Wendy Paramor Lost and Found Installation View, Casula Powerhouse Arts Centre, Sep - Oct 2000, Photo: Ian Hobbs

For women artists of the 20th century, the '50s and '60s were the hardest decades. The gains of the early decades of the century were eroded in the aftermath of World War II and the feminist revolution of the '70s was yet to come. The few women who managed to achieve a serious reputation did so against all odds.

Wendy Paramor's initial success (and her later effective erasure) has to be seen in this context. In her youth Paramor exhibited with the boys, went to London, travelled, held critically acclaimed solo exhibitions - and was one of only three women included in The Field, the memorable opening exhibition for the National Gallery of Victoria. But then, so sadly, she died. Even before her illness Paramor had moved away from the markers of masculine success. She had a child, before it was fashionable to have a child alone, at a time when there was minimal support for single parents. She moved to the west of Sydney to Hoxton Park, a spectacularly unfashionable address. Her initial reputation was supported by the lads who gravitated around the slick masking tape and airbrush style of the Central Street artists. They were less sympathetic to her new concerns of intimacy, growth and the beauty of transient life. So as her life faded, so did her reputation, it seemed as fleeting as the life of one of the bush crickets in her last drawings.

By 1975, when she died, the bright clean lines of the hard edge painting and sculpture which characterise the best of her oeuvre had also passed their use-by date. Her fellow artists had moved into careers in advertising or art schools. There was no market for clean-cut forms by a dead woman. Instead, new art was increasingly hand-made, intimate and personal. The kind of art that could have been made by a single mother in Sydney's west Paramor: Lost and Found is both an affectionate recovery of Paramor's reputation as an artist, and an exhibition which raises questions on the nature of artists' retrospectives. There is a sense of an artist in tune with the spirit of the times, yet moving always to find her own voice, her own interpretation of the dominant mood.

Her earliest paintings reflect the fluid Sydney style abstraction that is also seen in the late 1950s work of Brett Whiteley, Robert Hughes and Charles Reddington. Then there are the London works, and the thin paint of the student years gives way to confident sensuality. This is a painter entering her maturity with style. Some of the most beautiful works of this period are the drawings, which first show her authoritative sparse line.

Wendy Paramor Untitled 1967, acrylic on canas on wood, 123 x 125cm, Courtesy Luke Paramor and Casula Powerhouse

It is this sense of line that informs her next phase as she painted hard-edge works which are part of the style that clean-swept avant garde taste in the last years of the 1960s. Paramor turned to sculpture as well as painting, making bold forms that add a sense of touch as well as shape, colour and line. One of the great pleasures of the current exhibition is her 1967 series of clothing designs which have been realised into actual dresses - their refined brief lines evoke the world of eyeliner, pallid lipstick, Mary Quant and Courrèges.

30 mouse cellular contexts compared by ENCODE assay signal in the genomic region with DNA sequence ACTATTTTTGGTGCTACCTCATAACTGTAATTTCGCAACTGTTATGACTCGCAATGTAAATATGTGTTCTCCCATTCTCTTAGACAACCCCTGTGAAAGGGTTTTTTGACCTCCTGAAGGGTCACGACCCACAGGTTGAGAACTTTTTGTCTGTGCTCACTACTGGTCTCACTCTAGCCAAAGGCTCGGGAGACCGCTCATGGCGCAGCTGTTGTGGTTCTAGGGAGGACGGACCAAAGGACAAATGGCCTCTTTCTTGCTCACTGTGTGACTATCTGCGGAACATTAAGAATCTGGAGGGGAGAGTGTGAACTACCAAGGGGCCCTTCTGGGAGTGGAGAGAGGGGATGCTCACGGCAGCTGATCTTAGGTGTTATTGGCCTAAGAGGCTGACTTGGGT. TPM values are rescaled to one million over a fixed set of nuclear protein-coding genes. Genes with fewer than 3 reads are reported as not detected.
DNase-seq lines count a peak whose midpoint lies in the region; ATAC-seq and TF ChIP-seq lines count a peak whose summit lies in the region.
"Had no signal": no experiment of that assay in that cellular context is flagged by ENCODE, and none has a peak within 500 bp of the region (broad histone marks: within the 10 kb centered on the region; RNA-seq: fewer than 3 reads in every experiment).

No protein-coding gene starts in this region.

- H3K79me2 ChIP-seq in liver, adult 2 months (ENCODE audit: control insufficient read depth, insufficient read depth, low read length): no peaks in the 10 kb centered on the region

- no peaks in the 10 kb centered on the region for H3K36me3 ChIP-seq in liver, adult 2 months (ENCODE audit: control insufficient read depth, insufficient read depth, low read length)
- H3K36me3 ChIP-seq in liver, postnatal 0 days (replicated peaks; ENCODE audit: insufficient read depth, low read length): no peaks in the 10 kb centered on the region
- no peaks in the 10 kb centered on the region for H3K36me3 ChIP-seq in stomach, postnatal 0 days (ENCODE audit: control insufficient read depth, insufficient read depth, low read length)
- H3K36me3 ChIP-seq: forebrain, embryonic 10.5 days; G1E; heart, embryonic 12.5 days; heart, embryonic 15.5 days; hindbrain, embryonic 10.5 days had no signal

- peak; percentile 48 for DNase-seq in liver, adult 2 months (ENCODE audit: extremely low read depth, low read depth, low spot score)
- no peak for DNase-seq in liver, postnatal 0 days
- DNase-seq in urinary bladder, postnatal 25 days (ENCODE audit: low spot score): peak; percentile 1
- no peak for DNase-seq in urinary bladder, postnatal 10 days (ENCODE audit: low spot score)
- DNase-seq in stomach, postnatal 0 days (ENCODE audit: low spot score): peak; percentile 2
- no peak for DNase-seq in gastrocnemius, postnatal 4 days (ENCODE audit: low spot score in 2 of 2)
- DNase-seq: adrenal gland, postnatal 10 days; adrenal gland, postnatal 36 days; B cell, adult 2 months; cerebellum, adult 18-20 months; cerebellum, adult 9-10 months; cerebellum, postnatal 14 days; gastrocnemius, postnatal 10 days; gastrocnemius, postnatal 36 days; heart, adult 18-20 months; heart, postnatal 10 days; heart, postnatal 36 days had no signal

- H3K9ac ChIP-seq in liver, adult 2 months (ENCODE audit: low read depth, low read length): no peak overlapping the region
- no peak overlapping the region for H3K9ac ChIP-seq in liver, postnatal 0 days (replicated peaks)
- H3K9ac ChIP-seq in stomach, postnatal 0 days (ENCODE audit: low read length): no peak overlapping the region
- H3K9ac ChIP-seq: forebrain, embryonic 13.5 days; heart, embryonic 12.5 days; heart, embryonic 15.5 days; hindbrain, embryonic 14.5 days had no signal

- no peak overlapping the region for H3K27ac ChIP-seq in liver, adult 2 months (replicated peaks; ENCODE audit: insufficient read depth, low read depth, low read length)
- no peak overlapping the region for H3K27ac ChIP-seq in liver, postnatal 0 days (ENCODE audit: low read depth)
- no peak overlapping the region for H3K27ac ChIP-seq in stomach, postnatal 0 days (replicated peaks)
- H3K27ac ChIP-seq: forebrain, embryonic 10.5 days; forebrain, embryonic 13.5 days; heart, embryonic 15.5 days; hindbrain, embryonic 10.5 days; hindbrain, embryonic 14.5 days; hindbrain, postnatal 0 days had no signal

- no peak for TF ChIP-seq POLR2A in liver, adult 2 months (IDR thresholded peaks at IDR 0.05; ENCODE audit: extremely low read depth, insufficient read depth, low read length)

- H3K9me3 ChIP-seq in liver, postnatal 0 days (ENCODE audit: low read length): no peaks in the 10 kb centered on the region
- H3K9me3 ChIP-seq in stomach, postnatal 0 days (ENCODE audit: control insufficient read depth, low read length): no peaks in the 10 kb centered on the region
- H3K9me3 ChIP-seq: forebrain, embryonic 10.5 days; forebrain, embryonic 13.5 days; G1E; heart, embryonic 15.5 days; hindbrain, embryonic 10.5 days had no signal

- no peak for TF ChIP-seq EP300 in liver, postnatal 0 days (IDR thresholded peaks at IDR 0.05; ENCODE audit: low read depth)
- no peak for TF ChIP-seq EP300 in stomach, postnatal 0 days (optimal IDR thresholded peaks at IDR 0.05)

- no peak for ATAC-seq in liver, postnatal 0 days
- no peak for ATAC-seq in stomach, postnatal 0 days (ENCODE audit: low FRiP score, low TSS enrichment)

The paintings are tough yet complex. There are touches of whimsy in Manny (1968) where one solid form contrasts in a parade of translucent shapes. She encapsulates all the strength and extravagance of the 1960s in an untitled black and white painting which almost parodies Mary Quant's trademark flower. Her sculptures in clear seductive colours have the meandering geometry of a children's playground - yet no one could call these works "pretty".

Many of the works on view are in a shocking condition. Their state of disrepair reinforces the argument that the exhibition is but a part of the recovery of a lost reputation. Those who wish to see their art always perfect will wince at the scratches, flakes and dents in the canvases, the faded paper of the drawings. But there is no sense in just showing an airbrushed vision of art history. When reputations go, the physical works of the artist also fall into disregard.
The full range of Paramor's art also lets the viewer see the different strands of her career. The experimenting student becomes the confident artist, then fades away. The artist draws landscape, emotions, and pure form. There is a direct visual link between her last, fragile drawings and the early light lines affectionately describing an old wooden cottage.

By presenting this range of Paramor's work the curator, Cecily Briggs, both shows the fragile nature of the artist's reputation and implies a comment on one of Alan Oldfield's concluding remarks in his generous catalogue essay. As part of a 1971 exhibition at Central Street, Paramor submitted:

a suite of photographs of her young son - 'happy snaps', if you like - haphazardly arranged on a sheet of brightly coloured cardboard. It looked astonishingly amateurish and out of place among the stylish images supplied by her co-exhibitors. And the photographs were so personal for someone who valued her privacy.."

In the following years, as Paramor was leaving life, a new generation of artists was moving towards intimacy and domesticity. Once again, Paramor caught the tempo of her time but she came too soon to be noticed.